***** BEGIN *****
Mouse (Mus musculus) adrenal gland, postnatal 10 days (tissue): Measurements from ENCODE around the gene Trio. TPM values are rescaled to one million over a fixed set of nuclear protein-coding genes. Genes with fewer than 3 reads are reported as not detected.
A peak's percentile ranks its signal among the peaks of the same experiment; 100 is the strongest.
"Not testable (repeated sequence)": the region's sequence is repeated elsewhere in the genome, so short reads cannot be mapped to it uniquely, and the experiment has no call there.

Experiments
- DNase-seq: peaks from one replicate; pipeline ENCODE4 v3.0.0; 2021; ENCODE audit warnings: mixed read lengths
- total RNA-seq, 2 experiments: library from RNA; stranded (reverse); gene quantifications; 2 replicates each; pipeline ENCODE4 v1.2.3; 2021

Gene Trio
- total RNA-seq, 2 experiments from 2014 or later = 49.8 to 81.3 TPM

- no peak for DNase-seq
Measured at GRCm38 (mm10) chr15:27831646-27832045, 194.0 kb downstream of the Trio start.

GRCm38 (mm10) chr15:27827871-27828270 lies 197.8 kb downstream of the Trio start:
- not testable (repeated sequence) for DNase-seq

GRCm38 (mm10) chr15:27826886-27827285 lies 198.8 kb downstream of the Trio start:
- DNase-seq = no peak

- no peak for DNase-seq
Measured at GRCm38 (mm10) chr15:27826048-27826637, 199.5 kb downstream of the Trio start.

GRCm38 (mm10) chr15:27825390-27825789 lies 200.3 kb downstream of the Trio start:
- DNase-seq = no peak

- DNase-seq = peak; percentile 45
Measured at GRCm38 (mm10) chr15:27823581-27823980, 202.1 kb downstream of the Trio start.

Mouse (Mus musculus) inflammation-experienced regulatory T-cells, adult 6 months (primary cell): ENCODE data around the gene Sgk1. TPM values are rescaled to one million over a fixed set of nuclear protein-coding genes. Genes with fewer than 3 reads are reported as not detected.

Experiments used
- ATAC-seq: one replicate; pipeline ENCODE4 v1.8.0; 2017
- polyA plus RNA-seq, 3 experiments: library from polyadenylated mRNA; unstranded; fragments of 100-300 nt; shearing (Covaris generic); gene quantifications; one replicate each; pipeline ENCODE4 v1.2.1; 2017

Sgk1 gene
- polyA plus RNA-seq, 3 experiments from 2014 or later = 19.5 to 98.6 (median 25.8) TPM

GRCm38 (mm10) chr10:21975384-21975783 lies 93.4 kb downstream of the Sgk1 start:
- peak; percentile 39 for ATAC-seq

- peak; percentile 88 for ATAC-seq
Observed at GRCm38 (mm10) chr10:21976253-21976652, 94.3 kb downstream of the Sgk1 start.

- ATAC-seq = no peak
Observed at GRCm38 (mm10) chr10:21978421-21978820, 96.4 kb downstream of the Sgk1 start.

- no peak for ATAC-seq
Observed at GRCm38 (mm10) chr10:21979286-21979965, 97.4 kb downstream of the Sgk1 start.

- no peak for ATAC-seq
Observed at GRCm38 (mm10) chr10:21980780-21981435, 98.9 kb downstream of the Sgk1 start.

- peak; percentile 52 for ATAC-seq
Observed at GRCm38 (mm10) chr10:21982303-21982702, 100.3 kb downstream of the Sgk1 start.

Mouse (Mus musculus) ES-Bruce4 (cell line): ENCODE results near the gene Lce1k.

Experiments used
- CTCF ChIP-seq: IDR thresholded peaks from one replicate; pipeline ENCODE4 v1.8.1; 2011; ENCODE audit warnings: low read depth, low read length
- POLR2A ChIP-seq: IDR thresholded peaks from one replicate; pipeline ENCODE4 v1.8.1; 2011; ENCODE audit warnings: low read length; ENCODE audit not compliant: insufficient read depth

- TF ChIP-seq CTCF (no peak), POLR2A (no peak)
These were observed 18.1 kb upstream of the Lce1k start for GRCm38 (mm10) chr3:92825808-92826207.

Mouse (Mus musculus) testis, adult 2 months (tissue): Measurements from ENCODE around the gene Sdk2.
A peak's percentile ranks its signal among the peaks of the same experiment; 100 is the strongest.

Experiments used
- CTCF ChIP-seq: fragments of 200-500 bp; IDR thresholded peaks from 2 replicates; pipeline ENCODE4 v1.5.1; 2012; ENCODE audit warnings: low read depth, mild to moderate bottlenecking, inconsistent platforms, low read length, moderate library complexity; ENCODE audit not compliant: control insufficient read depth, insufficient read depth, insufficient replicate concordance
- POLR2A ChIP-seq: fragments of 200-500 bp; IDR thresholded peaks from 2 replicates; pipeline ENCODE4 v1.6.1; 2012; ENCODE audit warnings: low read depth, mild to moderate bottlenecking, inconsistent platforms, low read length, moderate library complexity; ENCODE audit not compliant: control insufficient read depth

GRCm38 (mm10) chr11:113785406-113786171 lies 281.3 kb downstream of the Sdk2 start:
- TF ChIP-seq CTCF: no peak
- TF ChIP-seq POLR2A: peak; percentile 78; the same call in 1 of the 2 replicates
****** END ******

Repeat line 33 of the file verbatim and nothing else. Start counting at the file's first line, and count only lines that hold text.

- no peak for ATAC-seq